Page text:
One of the most popular home mortgages this year could also prove to be one of the most toxic to the unwary: low-down-payment, short-term "interest-only" adjustable-rate loans.

Designed to allow consumers to stretch their incomes and qualify to buy homes at below-market starting rates in the range of 4 to 5 percent, these mortgages come with built-in time bombs: After the initial three- or five-year fixed-payment, interest-only period ends, they morph into standard-payment adjustables with full contributions to principal. The biggest time bomb is the first monthly payment after the interest-only period, which may be 30 to 70 percent higher than earlier payments.

Mortgage brokers say that many buyers are oblivious to the lurking payment shocks or simply have no plan to deal with large increases in monthly expenses. Other buyers appear to be betting on real estate appreciation to bail them out -- not a wise strategy at the end of a decade-old price boom.

Interest-only mortgages traditionally came with extended periods -- 10 years or more -- where no principal reduction was required as part of the monthly payment. But lenders have begun pushing short-term, interest-only plans to qualify more home buyers in a rising-rate environment.

In an interest-only plan, the lender sets a come-hither fixed payment rate -- for example, 4.5 percent -- to pull in customers. During this initial period, payments are low because none of the payment goes toward reducing the principal balance. Most interest-only three- and five-year plans convert from fixed-payment to an adjustable rate -- reset annually or monthly -- for the remaining term of the loan, usually 25 to 27 years.

After the initial period, contributions toward principal reduction begin. That feature alone almost guarantees higher monthly payments. Also, in an environment of rising interest rates, the index governing the loan payments can jump unpredictably, sometimes raising the mortgage rate as much as 5 percentage points, the "cap" typically included in the plan.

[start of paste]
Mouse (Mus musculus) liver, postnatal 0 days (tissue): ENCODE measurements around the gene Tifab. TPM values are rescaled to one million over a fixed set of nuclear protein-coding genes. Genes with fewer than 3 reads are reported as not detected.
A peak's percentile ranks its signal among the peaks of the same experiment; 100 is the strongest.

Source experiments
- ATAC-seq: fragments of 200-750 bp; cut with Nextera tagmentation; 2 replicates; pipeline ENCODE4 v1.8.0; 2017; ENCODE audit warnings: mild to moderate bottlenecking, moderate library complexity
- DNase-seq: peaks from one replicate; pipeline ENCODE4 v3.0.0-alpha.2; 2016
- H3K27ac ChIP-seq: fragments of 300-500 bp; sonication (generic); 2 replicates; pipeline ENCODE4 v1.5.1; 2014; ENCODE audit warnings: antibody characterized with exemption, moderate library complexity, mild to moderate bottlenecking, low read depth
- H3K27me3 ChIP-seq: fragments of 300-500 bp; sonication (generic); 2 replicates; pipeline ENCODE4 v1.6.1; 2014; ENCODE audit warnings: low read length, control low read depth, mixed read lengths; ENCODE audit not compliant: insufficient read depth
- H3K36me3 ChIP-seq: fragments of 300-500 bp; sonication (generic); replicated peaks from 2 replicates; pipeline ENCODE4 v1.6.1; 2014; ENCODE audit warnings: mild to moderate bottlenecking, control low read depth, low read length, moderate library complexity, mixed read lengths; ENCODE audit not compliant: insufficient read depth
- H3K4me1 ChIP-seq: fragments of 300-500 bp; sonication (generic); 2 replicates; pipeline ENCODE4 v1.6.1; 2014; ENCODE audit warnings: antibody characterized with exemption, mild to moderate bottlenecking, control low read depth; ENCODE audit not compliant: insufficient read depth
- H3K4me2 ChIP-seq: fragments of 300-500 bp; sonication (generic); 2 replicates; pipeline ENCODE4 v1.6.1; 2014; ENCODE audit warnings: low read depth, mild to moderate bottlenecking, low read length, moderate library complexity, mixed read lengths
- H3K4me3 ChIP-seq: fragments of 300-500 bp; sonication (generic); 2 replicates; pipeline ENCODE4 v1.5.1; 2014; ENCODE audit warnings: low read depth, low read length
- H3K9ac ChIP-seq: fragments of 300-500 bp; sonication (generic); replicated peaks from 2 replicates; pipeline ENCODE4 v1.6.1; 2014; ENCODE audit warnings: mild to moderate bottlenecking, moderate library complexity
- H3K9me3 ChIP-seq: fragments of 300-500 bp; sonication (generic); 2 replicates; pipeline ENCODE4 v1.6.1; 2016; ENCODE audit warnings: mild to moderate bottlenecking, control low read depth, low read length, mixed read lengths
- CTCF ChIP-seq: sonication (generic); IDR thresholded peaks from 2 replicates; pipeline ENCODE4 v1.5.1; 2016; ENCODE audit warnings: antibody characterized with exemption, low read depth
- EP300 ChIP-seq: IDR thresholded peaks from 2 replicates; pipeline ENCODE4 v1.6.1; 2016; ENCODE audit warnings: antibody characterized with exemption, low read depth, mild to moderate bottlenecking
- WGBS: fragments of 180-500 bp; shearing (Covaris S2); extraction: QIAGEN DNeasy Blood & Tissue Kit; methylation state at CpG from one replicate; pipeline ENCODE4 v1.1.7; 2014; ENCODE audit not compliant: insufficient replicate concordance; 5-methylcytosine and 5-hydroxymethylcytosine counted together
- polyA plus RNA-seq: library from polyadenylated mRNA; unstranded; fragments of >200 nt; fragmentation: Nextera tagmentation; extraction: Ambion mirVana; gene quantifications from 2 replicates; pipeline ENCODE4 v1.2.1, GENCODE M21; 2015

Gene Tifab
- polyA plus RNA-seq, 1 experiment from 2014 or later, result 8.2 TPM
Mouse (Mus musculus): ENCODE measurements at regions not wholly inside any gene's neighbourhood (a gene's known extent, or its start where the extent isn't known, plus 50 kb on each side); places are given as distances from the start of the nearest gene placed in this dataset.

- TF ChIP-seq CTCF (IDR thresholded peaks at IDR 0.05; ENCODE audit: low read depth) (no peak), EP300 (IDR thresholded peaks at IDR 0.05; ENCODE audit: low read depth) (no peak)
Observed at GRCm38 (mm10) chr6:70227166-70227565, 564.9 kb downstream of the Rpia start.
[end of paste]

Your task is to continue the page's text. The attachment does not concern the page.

Even a modest 1-percentage-point increase in market rates at the end of the interest-only period can produce hefty jumps in monthly principal and interest payments.

Consider this illustration: Your lender offers a five-year interest-only loan at 5.25 percent that converts to a one-year adjustable after 60 months. Even if rates stay flat during the 60-month interest-only period -- not likely in the current economic scenario -- you will still get hit with a 30 percent payment spike when principal reduction kicks in. If market rates increase just 1.5 percentage points, your monthly payment will jump 50 percent. A 2.5-percentage-point jump would push your payment up 64 percent.

Could you afford a mortgage payment that is 64 percent higher 60 months from now? Some mortgage brokers and lenders say they worry that many home buyers who are now taking out short-term, interest-only loans could not. Nor would they necessarily have easy refinancing or resale options, especially if home real estate appreciation rates flatten out or fall.

"Some of these people think real estate values can only go up and interest rates only stay low," said Philip X. Tirone, executive loan officer with First Capital Mortgage in Santa Monica, Calif. They don't realize how quickly superheated housing markets can cool off, he said, noting that Southern California home values fell 20 to 30 percent in the early 1990s following the sizzling 1980s. Though Tirone says he frequently talks clients out of short-term, interest-only programs, some tell him that they have no other way to "get in on this real estate boom and make a lot of money quickly."

Without substantial increases in household income, Tirone said, "a lot of these [interest-only] borrowers could be looking at potentially big trouble" in three to five years.

Some major institutional players in the home mortgage market agree. The top credit official for mortgage insurance giant MGIC Investment Corp., David Greco, believes that while short-term, interest-only adjustables "can be very useful tools" for well-informed consumers, "they can pose a substantial risk to an unknowing, unprepared borrower."

The risks of payment-shock blowups and foreclosures on today's interest-only deals multiply when borrowers take advantage of lenders' zero-down-payment, low credit score and high debt-to-income add-on features.

What does this all mean? Never focus solely on the upfront qualifying rate that gets you into the home. Ask yourself how and where you are going to come up with a 50 to 60 percent higher monthly payments three years from now.

If you don't have an answer, maybe interest-only isn't the game for you.

Kenneth R. Harney's e-mail address is